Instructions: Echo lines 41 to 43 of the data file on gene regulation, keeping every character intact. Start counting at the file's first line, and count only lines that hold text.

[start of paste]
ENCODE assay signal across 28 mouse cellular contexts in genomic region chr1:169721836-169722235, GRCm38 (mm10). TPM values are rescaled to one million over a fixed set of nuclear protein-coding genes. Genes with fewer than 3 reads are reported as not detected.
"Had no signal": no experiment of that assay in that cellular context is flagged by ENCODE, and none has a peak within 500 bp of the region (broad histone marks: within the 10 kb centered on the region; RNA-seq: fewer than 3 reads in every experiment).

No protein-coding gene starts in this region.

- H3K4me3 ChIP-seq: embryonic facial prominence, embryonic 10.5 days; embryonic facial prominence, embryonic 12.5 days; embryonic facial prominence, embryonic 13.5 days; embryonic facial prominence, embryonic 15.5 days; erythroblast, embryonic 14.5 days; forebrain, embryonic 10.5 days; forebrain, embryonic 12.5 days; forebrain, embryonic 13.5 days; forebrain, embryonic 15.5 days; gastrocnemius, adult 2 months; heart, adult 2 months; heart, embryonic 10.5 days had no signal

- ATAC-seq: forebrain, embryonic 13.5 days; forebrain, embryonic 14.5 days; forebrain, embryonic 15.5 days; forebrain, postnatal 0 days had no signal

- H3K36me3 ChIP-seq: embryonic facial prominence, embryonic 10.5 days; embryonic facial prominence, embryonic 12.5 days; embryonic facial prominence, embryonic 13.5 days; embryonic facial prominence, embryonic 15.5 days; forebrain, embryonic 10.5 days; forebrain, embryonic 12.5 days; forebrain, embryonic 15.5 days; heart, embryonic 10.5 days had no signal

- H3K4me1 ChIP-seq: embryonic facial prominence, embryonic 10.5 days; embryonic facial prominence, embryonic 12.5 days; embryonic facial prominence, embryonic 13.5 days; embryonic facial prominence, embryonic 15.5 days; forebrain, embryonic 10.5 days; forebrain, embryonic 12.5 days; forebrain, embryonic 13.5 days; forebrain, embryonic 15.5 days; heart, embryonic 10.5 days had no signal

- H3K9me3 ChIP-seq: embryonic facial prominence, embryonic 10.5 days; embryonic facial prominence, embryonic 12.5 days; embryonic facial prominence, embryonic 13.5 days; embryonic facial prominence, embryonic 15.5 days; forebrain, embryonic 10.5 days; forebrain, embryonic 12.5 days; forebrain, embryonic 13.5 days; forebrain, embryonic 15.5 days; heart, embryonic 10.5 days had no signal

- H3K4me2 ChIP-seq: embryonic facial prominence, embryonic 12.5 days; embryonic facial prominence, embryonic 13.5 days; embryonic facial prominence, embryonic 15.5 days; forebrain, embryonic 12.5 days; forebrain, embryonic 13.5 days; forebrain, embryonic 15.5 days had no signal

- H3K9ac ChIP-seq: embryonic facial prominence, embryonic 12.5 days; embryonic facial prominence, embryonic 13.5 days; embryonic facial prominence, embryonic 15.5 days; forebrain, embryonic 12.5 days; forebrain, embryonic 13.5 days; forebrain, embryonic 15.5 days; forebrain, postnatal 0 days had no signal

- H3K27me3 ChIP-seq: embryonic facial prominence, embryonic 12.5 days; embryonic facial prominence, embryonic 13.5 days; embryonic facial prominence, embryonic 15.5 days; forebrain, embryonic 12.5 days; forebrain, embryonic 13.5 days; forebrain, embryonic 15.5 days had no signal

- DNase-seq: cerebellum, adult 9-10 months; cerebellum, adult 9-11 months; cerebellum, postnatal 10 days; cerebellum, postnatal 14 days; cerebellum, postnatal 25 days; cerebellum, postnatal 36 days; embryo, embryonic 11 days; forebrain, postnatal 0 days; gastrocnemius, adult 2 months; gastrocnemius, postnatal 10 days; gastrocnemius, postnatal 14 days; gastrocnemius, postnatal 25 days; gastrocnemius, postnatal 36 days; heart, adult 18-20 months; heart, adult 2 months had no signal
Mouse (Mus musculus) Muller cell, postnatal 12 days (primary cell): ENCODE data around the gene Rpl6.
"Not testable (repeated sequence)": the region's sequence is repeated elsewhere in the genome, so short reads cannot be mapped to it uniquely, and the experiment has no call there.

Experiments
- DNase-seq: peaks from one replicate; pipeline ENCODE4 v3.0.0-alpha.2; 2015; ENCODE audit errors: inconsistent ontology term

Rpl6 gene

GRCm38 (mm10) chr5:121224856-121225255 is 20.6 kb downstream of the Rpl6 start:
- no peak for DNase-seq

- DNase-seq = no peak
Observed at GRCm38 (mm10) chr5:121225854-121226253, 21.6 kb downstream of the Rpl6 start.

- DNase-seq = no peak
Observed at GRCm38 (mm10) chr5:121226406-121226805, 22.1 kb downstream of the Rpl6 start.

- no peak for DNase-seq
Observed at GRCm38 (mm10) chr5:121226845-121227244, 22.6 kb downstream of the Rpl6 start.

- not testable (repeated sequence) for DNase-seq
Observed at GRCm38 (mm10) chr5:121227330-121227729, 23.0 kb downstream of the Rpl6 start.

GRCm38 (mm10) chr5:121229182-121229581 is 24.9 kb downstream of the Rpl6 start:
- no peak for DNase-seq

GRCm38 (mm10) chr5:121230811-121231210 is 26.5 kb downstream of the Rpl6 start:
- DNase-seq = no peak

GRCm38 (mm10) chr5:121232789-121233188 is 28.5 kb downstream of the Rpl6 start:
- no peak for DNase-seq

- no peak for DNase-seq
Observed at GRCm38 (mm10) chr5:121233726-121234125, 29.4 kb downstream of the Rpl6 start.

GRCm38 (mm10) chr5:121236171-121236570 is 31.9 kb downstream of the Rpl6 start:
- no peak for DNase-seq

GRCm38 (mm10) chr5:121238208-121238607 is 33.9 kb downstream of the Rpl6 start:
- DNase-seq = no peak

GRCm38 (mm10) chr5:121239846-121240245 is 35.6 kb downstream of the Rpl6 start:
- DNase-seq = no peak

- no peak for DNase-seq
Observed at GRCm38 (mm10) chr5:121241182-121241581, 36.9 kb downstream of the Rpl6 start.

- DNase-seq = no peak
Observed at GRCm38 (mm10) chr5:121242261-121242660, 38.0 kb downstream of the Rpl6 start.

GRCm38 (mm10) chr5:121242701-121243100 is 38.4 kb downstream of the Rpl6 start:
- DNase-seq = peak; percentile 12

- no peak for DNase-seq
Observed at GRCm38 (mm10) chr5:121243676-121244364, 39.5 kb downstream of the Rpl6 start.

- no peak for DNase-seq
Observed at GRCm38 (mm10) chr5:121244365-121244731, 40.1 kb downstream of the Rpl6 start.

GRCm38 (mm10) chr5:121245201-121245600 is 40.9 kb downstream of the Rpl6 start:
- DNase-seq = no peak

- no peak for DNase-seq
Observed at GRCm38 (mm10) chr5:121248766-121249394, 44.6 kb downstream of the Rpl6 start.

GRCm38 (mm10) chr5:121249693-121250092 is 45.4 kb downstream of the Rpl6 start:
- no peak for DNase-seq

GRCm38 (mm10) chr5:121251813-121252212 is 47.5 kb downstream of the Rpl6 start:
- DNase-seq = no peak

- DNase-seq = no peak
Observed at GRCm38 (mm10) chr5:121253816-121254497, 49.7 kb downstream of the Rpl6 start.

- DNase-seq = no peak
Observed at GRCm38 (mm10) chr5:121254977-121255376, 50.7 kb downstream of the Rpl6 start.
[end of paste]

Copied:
- DNase-seq = no peak

- no peak for DNase-seq
Observed at GRCm38 (mm10) chr5:121241182-121241581, 36.9 kb downstream of the Rpl6 start.